I am not a music critic or a scholar of the history of American music, but I do admire and read the work of my colleagues in American history, American studies, and other disciplines who write cultural histories of the music that I love. As a result, I have read a lot of criticism and history on the life, career, and message of Bruce Springsteen.
In order to prepare myself for seeing Bruce and the E Street Band in Baltimore on November 20, I have been revisiting some of this literature and reading some new stuff as well. (I am of the firm belief that if you drop a lot of money on a concert you better show up prepared). As the concert approaches, I hope to use the blog to comment on some of the things I have been reading–both new and old.
Just the other day I took a break from some stuff I was reading about religion and the American founding and treated myself to Louis P. Masur’s book Runaway Dream: Born to Run and Bruce Springsteen’s American Vision. (Bloomsbury, 2009). (Some of my readers may remember me mentioning this book in a previous post). It is a quick read. You can get through it in a long evening.
Masur’s focus is on Born to Run, the 1975 album that made Springsteen a star. Like Masur, this has always been my favorite Springsteen album, although I have always preferred “Jungleland” over Masur’s favorite cut–“Born to Run.” I was particularly interested in reading his book because Springsteen has been playing the full album, in order, during some of his most recent concerts. He plans to do the same in Baltimore later this month. Masur is a big-time Springsteen fan, and he does not hide that fact. (I could not help but be jealous as I read the book’s “Encore” and learned just how many times he has seen The Boss in concert). But he is also a shrewd critic of American culture and Springsteen’s place within that culture.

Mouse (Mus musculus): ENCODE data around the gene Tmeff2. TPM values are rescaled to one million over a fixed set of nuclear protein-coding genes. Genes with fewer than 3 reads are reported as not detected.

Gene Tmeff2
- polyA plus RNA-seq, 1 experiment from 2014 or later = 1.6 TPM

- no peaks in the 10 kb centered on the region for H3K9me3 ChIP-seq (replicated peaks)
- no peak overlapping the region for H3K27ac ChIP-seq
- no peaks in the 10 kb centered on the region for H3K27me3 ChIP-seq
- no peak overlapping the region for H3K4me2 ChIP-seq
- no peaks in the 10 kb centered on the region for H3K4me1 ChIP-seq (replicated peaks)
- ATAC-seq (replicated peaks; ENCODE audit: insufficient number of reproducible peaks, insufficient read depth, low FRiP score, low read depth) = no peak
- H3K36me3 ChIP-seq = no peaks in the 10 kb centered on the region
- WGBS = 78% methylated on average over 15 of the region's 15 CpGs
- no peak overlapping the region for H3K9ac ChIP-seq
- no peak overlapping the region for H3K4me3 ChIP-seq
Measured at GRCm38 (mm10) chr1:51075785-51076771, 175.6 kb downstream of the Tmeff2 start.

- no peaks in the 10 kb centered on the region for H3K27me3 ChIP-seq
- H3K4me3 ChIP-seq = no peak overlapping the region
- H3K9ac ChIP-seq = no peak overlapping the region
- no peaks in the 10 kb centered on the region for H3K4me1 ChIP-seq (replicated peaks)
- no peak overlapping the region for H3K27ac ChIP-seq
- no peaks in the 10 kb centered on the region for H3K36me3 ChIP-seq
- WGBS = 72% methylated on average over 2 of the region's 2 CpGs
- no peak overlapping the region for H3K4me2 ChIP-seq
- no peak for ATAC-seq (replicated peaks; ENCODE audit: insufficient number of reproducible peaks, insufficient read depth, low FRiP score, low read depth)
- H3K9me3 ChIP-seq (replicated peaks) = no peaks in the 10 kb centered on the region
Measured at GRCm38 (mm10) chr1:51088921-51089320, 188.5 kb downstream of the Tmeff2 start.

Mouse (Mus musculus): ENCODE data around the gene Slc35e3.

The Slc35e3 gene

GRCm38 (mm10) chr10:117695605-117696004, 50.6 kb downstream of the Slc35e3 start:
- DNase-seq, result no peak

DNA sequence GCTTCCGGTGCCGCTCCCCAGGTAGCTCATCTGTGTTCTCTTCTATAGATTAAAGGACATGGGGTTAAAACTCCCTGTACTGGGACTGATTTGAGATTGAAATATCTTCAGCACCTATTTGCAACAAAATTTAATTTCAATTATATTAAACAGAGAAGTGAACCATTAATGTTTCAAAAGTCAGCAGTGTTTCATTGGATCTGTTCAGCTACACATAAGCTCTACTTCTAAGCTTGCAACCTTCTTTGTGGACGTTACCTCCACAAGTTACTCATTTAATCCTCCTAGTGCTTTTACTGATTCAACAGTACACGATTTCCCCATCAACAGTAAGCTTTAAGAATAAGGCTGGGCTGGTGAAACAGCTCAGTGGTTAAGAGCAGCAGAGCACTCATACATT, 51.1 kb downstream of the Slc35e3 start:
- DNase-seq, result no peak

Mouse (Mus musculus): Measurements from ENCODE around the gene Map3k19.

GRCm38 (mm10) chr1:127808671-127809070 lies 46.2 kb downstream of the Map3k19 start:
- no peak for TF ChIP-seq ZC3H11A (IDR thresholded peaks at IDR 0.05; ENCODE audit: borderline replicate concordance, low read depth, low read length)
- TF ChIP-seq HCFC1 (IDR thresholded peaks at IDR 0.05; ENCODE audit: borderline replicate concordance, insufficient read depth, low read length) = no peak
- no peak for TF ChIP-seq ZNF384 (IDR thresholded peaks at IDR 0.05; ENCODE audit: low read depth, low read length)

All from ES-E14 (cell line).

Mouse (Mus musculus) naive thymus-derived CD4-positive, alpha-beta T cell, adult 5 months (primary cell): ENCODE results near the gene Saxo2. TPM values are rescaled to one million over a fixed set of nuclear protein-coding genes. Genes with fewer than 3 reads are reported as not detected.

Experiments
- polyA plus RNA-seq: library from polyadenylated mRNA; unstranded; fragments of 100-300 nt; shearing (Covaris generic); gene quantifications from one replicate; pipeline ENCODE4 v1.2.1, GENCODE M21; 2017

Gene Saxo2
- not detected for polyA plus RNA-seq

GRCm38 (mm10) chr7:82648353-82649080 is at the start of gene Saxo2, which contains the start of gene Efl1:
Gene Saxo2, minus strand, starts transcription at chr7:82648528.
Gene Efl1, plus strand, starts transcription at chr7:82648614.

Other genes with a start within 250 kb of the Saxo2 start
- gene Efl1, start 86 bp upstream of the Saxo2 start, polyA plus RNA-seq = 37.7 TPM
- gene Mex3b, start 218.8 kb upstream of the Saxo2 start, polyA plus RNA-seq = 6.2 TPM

Runaway Dream tells the history of Born to Run and offers a song-by-song analysis of the album. I think Masur must have read every review of Born to Run ever written. His chapter, “The Reception of Born to Run,” chronicles these reviews–both positive and negative, both American and international. The chapter is informative, but can get tedious. A final chapter examines the cultural legacy of Born to Run (including Sesame Street’s take on the album, entitled “Born to Add”) and provides a quick overview of Springsteen’s career since the album appeared.
Runaway Dream is an accessible introduction to Springsteen’s greatest album. Springsteen scholars and die hard fans will not find a lot that is new in this book, but it does serve as a nice introduction to the casual fan. I wish Masur had done more to connect Springsteen to the “American vision” he described in the subtitle. I had hoped for a deeper, perhaps more scholarly, reflection on the American traditions–ambition, freedom, place and placelessness, hope– that produced Springsteen. But I am also aware that these kinds of scholarly investigations do not bode well for book sales.
Overall, this a great book. It would make a great holiday gift for the Springsteen fan in your life!